By BosNewsLife Africa Service
JOS, NIGERIA (BosNewsLife)-- At least some 400 people have been killed and thousands forced to flee their homes in the central Nigerian city of Jos where Christians and Muslims clashed in the worst sectarian violence in Africa's most populous nation in years.Fighting began Friday, November 28, amid a dispute over the result of a local election, witnesses said Saturday, November 29.
"Hundreds of people have been killed in the last two days since the riots started," Christian clergyman Yakumu Pam said in published remarks. "Remains of burned bodies litter some parts of the town. It is so terrible."
Khaled Abubakar, the imam of the central mosque in Jos, said "So far about 400 bodies have been brought to the mosque following the outbreak of violence." He told Agence France-Presse (AFP) that "Families are coming to identify and claim the bodies, while those that can not be identified or nobody claims them will be interred by the mosque.
MANY CHRISTIANS KILLED
However it was believed there were many Christian victims not being brought to the mosque following the riots in which mobs, including Muslim militants, burned homes, churches and mosques, witnesses said Saturday, November 29.
There were fears that the total death toll could be much higher that some 400 mentioned by several officials. The city morgue wasn't immediately accessible Saturday. Police spokesman Bala Kassim said there were "many dead," but couldn't cite a firm number, news reports said.
The hostilities mark the worst clashes in the restive West African nation since 2004, when as many as 700 people died in Plateau State during Christian-Muslim clashes. Jos, the capital of Plateau State, has a long history of community violence that has made it difficult to organize voting. Rioting in September 2001 killed more than 1,000 people.
The city is situated in Nigeria's "middle belt," where members of hundreds of ethnic groups commingle in a band of fertile and hotly contested land separating the Muslim north from the predominantly Christian south.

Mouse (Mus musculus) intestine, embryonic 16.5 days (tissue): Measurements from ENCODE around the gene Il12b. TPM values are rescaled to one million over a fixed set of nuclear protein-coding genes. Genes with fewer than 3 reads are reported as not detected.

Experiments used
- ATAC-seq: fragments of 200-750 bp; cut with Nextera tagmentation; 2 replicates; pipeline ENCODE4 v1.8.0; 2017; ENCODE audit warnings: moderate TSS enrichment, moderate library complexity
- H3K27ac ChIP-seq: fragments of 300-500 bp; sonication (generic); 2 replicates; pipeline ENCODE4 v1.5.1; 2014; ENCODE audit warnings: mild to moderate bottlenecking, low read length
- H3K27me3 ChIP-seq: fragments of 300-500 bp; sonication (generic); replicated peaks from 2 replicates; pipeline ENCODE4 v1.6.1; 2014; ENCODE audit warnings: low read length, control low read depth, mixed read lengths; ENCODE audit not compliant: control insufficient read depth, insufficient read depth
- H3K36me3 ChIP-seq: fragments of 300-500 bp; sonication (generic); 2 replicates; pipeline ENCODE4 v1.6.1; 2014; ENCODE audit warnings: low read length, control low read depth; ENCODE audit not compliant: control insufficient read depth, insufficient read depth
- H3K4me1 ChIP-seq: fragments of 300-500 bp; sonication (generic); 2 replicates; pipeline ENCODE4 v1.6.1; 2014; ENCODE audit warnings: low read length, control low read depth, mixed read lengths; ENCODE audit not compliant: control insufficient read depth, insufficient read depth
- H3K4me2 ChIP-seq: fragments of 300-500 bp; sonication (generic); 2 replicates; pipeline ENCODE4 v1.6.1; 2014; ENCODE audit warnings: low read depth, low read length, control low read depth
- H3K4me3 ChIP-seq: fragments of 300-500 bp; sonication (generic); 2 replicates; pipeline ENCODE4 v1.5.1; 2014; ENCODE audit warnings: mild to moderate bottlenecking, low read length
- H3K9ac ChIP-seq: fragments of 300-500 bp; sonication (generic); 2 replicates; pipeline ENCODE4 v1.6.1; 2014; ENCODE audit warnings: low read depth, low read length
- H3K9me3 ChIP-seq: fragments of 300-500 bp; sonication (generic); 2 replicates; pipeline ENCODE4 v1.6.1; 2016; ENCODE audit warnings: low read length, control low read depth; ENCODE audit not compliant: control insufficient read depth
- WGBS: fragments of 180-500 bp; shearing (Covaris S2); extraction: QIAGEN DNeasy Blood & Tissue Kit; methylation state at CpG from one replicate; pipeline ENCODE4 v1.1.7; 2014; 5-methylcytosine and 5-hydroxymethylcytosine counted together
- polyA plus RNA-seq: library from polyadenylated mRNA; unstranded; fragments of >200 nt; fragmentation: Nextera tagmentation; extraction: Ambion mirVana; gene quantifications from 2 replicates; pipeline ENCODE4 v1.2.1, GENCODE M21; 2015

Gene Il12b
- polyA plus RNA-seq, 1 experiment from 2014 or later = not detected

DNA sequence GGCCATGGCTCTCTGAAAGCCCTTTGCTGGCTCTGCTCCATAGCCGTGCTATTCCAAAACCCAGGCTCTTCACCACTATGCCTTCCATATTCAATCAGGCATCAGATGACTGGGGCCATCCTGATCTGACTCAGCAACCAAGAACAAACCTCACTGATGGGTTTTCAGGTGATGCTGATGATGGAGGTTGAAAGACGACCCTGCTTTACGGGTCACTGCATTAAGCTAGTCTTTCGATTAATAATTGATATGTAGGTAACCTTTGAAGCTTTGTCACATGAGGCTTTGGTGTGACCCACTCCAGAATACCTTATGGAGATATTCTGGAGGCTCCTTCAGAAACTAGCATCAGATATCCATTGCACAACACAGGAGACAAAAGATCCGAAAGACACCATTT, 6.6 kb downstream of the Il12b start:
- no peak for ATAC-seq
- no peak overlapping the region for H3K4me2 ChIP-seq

AUTHORITIES IMPOSE CURFEW
Authorities imposed an around-the-clock curfew in the hardest-hit areas of the central Nigerian city, where traditionally pastoralist Hausa Muslims live in tense, close quarters with Christians from other ethnic groups, media reported.
Political strife over local issues is common in Nigeria, where government offices control massive budgets stemming from the country's oil industry.
The latest fighting began as clashes between supporters of the region's two main political parties following the first local election in the town of Jos in more than a decade. But the violence expanded along ethnic and religious fault lines, with Hausas and members of Christian ethnic groups doing battle, news reports said, however there was no immediate independent confirmation.
Christians have complained of rising Muslim extremism in several parts of Nigeria, where churches have been destroyed and believers forced to flee, BosNewsLife monitored earlier.
Angry mobs gathered Thursday in Jos after electoral workers failed to publicly post results in ballot collation centers, prompting many onlookers to assume the vote was the latest in a long line of fraudulent Nigerian elections.
Riots flared Friday morning and at least 15 people were killed. Local ethnic and religious leaders made radio appeals for calm on Saturday, and streets were mostly empty by early afternoon. Troops were given orders to shoot rioters on sight.
The violence is the worst since the May 2007 inauguration of President Umaru Yar'Adua, who came to power in a vote that international observers dismissed as not credible. Few Nigerian elections have been deemed free and fair since independence from Britain in 1960, and military takeovers have periodically interrupted civilian rule, according to analysts.
Over 10,000 Nigerians have reportedly died in sectarian violence since civilian leaders took over from a former military junta in 1999.